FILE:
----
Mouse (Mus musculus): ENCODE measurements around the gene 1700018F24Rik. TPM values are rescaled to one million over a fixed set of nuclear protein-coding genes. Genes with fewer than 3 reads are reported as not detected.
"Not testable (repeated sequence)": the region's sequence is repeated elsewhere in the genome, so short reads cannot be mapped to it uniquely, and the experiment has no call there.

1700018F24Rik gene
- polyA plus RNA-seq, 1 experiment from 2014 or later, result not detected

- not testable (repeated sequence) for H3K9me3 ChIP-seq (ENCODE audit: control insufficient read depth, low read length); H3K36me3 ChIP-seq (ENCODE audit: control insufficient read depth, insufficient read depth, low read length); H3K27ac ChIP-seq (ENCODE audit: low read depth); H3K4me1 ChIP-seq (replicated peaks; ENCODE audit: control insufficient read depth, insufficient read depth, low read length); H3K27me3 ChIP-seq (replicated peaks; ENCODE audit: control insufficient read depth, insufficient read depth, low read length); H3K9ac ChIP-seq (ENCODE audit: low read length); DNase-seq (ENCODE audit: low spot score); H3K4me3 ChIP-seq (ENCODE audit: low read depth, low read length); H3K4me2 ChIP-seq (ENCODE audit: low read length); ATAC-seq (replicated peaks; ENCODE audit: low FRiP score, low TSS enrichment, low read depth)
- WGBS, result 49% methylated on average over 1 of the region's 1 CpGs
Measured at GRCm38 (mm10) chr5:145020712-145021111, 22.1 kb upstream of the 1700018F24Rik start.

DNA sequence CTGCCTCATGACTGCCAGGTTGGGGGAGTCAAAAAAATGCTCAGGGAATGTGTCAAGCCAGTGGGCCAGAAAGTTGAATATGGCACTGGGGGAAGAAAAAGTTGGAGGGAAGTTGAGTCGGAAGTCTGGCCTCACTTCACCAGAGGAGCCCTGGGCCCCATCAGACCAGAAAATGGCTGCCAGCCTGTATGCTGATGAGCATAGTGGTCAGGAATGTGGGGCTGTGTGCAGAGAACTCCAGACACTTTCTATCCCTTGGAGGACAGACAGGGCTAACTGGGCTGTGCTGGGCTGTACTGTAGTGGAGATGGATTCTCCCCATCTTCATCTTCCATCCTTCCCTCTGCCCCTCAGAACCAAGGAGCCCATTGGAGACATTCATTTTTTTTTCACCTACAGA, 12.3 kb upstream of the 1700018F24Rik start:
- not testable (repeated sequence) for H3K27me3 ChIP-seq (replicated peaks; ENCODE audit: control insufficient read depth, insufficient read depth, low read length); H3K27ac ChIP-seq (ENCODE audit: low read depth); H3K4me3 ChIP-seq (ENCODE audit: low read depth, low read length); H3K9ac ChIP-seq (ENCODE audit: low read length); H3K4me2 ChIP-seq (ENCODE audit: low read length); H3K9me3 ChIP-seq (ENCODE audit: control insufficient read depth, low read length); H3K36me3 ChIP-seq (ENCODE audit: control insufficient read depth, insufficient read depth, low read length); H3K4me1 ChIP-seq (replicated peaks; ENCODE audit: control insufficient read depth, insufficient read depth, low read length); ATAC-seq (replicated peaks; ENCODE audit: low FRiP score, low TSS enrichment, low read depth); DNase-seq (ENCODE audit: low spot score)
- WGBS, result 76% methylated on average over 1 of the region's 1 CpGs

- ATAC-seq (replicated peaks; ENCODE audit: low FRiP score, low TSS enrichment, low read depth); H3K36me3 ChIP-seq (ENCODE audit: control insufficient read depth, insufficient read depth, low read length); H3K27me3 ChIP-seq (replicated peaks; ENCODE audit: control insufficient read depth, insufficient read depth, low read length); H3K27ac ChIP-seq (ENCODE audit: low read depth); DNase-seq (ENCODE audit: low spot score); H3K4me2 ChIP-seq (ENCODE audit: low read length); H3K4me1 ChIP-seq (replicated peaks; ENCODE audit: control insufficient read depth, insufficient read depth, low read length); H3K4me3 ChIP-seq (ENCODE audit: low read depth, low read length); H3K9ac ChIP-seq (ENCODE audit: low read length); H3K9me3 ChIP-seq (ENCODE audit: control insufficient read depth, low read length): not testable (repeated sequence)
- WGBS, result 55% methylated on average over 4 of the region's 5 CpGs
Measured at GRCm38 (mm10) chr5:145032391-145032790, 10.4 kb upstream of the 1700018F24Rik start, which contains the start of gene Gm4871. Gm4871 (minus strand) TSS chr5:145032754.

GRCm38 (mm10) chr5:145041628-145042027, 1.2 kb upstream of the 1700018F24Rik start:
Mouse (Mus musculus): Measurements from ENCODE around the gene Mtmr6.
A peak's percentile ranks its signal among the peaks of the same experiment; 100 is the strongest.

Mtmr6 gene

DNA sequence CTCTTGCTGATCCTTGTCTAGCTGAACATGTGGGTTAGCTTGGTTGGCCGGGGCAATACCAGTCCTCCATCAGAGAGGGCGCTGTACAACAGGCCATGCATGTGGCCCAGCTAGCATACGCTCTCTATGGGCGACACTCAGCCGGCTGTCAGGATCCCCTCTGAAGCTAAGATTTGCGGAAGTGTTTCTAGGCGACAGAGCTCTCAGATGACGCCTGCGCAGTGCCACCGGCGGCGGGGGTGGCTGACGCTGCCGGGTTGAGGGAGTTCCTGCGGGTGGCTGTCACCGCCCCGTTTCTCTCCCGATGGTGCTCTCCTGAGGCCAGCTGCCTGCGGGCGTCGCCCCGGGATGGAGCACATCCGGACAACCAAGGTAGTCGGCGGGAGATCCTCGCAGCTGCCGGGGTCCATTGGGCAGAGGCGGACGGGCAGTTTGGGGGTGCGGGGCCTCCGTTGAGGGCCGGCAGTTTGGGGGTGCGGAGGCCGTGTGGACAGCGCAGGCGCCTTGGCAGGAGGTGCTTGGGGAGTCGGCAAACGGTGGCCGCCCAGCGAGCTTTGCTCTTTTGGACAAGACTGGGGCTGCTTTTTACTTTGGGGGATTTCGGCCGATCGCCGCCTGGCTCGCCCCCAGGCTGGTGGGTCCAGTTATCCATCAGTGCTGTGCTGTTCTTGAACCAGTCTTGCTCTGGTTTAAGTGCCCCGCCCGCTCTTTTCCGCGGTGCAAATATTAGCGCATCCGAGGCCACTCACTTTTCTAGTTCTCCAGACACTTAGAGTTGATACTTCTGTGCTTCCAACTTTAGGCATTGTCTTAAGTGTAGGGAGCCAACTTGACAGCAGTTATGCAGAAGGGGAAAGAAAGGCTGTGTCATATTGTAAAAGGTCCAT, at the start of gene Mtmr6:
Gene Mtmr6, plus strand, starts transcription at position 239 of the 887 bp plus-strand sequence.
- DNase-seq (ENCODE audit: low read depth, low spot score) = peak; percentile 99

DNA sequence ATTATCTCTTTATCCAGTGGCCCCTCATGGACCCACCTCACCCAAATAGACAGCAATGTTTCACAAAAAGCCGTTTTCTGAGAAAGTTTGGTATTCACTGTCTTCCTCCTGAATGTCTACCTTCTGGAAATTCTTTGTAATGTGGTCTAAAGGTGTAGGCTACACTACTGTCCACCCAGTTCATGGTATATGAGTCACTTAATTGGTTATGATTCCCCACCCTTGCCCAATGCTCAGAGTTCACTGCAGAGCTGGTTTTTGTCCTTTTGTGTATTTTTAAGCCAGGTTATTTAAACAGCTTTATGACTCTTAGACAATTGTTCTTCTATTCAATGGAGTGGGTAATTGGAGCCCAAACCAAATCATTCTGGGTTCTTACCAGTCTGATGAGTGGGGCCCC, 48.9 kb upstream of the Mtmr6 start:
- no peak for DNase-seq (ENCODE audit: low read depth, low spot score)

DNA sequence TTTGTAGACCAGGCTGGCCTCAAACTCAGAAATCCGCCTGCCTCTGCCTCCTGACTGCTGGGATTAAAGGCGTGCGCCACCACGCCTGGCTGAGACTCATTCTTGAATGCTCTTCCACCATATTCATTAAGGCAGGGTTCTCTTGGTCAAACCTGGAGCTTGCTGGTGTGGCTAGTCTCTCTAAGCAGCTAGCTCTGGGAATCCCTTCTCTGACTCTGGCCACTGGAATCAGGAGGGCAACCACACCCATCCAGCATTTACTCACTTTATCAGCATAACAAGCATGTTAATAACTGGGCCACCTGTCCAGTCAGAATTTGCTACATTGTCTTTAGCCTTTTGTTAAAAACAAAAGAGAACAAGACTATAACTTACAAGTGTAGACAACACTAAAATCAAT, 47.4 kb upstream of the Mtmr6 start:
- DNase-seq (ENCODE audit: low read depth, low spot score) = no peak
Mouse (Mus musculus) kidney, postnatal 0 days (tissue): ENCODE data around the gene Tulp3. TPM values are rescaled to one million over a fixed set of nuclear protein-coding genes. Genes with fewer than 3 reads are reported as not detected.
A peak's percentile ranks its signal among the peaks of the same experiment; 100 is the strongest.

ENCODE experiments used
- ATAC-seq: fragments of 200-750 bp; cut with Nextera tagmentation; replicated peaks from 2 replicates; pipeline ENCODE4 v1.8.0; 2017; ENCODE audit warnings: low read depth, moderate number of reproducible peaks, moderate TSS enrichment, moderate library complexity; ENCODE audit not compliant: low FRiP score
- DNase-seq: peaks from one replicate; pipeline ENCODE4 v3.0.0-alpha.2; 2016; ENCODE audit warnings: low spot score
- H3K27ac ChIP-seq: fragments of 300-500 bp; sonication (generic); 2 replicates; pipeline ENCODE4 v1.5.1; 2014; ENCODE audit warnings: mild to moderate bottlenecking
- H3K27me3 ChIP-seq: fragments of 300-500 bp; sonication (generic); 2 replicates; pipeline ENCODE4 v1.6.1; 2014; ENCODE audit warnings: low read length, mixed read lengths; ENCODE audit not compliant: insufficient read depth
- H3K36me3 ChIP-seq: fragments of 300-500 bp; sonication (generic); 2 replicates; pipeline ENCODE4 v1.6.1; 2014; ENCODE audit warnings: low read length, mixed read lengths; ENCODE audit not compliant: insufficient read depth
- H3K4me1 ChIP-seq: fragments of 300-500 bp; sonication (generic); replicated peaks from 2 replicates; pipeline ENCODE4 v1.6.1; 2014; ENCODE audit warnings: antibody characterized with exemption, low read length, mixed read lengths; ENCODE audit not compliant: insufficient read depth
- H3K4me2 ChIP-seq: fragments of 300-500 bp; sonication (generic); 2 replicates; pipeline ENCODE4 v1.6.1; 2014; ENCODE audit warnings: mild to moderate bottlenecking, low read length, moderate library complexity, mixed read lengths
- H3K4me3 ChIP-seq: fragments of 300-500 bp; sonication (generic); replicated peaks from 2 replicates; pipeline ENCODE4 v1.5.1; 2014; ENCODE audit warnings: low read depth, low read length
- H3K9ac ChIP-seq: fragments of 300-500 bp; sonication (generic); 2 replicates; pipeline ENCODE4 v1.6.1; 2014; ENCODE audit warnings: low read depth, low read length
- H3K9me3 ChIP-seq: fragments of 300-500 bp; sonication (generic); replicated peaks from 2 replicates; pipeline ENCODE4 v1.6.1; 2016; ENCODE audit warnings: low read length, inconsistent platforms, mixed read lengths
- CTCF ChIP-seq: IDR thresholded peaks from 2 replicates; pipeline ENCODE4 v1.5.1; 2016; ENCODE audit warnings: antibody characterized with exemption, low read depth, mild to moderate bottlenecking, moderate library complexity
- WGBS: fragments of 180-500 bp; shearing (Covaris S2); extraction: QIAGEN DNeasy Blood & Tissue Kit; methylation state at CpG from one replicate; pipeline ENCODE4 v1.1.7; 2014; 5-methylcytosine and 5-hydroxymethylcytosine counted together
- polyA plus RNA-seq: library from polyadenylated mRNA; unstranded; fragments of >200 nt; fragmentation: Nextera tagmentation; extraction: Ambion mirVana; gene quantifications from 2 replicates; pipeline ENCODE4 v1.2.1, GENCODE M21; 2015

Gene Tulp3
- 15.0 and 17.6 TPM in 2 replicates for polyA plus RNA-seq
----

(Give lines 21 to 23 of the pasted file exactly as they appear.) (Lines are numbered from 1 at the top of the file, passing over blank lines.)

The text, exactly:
DNA sequence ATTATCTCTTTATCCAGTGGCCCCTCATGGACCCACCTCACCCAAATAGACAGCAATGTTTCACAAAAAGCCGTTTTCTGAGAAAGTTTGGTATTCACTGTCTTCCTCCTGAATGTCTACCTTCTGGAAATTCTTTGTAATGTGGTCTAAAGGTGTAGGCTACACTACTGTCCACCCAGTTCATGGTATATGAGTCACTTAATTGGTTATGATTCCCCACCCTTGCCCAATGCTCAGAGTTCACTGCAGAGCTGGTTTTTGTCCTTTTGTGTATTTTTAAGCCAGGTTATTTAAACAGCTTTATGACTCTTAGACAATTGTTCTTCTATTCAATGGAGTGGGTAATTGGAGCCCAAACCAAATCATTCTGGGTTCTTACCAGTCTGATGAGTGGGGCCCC, 48.9 kb upstream of the Mtmr6 start:
- no peak for DNase-seq (ENCODE audit: low read depth, low spot score)

DNA sequence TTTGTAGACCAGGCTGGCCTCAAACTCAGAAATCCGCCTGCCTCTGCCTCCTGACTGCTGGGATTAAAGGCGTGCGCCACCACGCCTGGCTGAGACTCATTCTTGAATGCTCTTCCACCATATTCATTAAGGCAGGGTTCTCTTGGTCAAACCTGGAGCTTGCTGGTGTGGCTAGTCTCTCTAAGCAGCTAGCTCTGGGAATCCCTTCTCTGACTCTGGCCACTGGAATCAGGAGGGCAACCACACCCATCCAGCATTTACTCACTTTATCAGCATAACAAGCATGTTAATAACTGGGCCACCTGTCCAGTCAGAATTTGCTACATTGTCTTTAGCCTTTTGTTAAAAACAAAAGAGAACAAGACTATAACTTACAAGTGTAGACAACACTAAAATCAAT, 47.4 kb upstream of the Mtmr6 start: